So, what happened then was I was just like, Oh my God, she has major intraverbal problem, which is the answer part of WH questions. And so later I was just watching her, watching her mom. Her mom’s like, “Oh, her favorite subject is mythology.” Really? All right, let’s watch mythology in action. You know, like I’m thinking, how in this in the world is this girl comprehending mythology? Or what’s this look like? So, I’m just like, okay. So, mom started teaching within I think 10 or 20 minutes, the girl had 30 escape vocalization. She’s like, this is so dumb. Can I be done? Can I crawl like a baby? You know, all that stuff. All that nonsense. Escape kind of language, 30 times within 10- or 20-minutes during mythology, which is her favorite subject. And then when I asked her WH question, she was good with what and where and who. Fell apart with why.

So, she was aware, do you sleep in a bed? You know, she looked conversational, but then when I was like, why do you brush your teeth? Or why do you, yeah, why do you brush your teeth? Because there’s toothpaste and then I would put like a negative down on the paper. I mean very discreetly. I wasn’t like, no, that’s wrong. I would just put a negative. And it one time she saw me put a negative and she grabbed my pencil, she actually got upset with me when she got things wrong. So, when things, she was okay with regular straight up intraverbals that she knew. But when it got more abstract, she fell apart. And that was her problem. We ended up starting this girl right into language for thinking instead of language for learning because she was talking pretty well, but she had so many intervertebral problems.

So that’s intraverbal sub test and webbing. So, I would go up to a child and I would say, Hey, tell me some things that are, that are green or tell me some, maybe not clo-, just clothing, if you know, they know that. But tell me some clothing you would wear to the beach or tell me some clothing that you would wear in the winter time. Get it harder. Tell me some things that people wear that you don’t like to wear and those sorts of things. So, you’re adding complexity to your WH questions to see if they fall apart or become resistant to answering your questions. The self-care checklist is so important. An FBA functional behavior assessment is, is going to be key. But I would argue that an FBA without a VB-MAPP or an FBA without an assessment of language is probably going to lead you in the wrong path.

Also, academic assessments, IQ sub tests. I had a – a child I work with in the VB project and then five years later he was in ninth grade and I saw his mom and his mom’s like, I don’t know what to do with Joe. Like I don’t know if he could go to college. I’m thinking, well, five years ago it didn’t look like he could go to college to me. So, I said to her, well, how’s he doing? Like what’s his IQ? And more importantly than the IQ scores, the sub tests, the sub tests are really going to show you whether there’s learning disabilities. And she said, I don’t think anybody’s ever done an IQ test on him. Super important that you look under the hood and, and don’t just blame it on a behavior problem because it’s probably an academic problem. Language and language comprehension is more important than academics, which I think I’ve showed you today.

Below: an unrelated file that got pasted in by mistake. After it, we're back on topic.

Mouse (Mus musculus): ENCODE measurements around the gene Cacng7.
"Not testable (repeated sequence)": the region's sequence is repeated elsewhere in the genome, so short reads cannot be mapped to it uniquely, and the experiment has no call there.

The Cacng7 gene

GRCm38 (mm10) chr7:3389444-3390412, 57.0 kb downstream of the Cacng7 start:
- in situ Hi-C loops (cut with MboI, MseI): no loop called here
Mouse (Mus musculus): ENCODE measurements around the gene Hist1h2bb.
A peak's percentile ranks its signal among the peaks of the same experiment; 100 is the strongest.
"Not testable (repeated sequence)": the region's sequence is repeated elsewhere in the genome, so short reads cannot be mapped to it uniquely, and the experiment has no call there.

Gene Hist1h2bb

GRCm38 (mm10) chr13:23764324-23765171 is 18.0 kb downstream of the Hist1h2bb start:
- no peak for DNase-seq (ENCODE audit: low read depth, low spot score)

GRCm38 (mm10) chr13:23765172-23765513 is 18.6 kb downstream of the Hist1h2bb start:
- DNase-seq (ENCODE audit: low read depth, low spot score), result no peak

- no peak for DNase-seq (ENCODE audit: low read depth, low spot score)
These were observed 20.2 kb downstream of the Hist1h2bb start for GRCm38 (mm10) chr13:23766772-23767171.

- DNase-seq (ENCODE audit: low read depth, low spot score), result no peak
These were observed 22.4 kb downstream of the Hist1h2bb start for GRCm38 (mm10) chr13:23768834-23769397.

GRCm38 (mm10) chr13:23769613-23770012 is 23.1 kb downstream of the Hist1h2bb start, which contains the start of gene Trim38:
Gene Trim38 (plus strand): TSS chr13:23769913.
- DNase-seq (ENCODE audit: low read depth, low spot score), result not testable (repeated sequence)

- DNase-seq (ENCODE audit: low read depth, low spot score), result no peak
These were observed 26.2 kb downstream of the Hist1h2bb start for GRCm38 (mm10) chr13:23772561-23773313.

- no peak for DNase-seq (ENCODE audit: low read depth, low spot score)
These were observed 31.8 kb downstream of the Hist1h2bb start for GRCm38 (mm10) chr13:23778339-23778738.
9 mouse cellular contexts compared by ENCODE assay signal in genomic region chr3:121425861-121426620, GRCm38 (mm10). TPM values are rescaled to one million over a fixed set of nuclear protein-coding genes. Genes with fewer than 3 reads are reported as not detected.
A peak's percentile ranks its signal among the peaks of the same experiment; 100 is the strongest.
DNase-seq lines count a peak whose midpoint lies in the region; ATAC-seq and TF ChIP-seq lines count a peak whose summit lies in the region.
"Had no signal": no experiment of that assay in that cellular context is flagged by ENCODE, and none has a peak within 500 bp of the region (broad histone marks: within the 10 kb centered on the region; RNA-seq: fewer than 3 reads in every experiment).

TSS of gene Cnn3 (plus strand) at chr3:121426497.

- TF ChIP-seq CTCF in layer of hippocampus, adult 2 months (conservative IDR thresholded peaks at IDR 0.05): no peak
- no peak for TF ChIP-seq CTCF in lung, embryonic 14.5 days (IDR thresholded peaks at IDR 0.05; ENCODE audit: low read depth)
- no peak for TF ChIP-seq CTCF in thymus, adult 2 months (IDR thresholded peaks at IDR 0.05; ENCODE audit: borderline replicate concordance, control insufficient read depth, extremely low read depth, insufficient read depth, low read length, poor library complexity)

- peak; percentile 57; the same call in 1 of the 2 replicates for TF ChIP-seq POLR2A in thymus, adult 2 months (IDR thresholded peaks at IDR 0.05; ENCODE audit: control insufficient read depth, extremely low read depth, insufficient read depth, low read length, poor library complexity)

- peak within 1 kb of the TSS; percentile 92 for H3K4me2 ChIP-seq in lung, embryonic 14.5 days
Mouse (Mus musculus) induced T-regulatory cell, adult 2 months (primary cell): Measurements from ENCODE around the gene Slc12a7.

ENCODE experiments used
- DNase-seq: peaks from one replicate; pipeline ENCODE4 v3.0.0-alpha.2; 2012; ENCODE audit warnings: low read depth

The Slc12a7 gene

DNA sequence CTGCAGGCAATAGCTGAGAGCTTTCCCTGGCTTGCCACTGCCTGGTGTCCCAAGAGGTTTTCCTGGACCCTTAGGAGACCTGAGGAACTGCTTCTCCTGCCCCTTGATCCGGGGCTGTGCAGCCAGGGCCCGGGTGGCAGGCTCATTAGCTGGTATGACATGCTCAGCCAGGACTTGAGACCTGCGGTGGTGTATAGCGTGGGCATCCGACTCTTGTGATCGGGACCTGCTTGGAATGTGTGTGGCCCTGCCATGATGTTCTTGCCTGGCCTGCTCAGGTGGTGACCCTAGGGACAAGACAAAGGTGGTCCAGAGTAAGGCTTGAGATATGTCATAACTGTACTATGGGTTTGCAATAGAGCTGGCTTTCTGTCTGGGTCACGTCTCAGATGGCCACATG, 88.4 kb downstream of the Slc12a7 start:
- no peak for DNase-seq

Self-care is super important as well. Don’t do tit-for-tat program or programming too high. If a typical child that age can answer it or half the time, can’t answer it, it’s not worth your time. And don’t just keep programming with BB mixed VB when there are standard curriculums, namely language for learning, language for thinking and language for writing that are going already already made. You’re going to have to do an up work just pulling it out and figuring it out, but you won’t know what to do in what order. And those curriculums really do work if they’re done well. And then so important to have home and school collaboration and coordination. So, so one of the pre-submitted questions is about articulation and that is really tough because as children put more and more words together, if we haven’t straightened out their articulation from the beginning, a lot of times it gets more and more garbled.

So, talk tools is an oral motor kind of program. It’s not out of the question. Even for kids that are, are more fluent, getting a speech therapist on board. So, talk tools. I did do a podcast with a certified talk tools SLP who was also a BCBA Mags Kirk and she’s also a Facebook adviser for our group. So, you want to Google Mary Barbera talk tools or Mary Barbera mags Kirk. If your child, whatever the age is still using sippy cups, pacifiers, bottles, that all has to be out the window to improve articulation. We want kids to be sipping through straws, drinking out of open water bottles with no spout and then also drinking out of open cups. That’s all going to be better for our articulation. Okay, I’m going to look for live questions. I’m in Canada and currently in the VB bundle. My son is five and the intermediate learner with level two and level three skills, he’s almost conversational, quite hyperlexic anything you suggest to use hyperlexia to my advantage to expand his skills.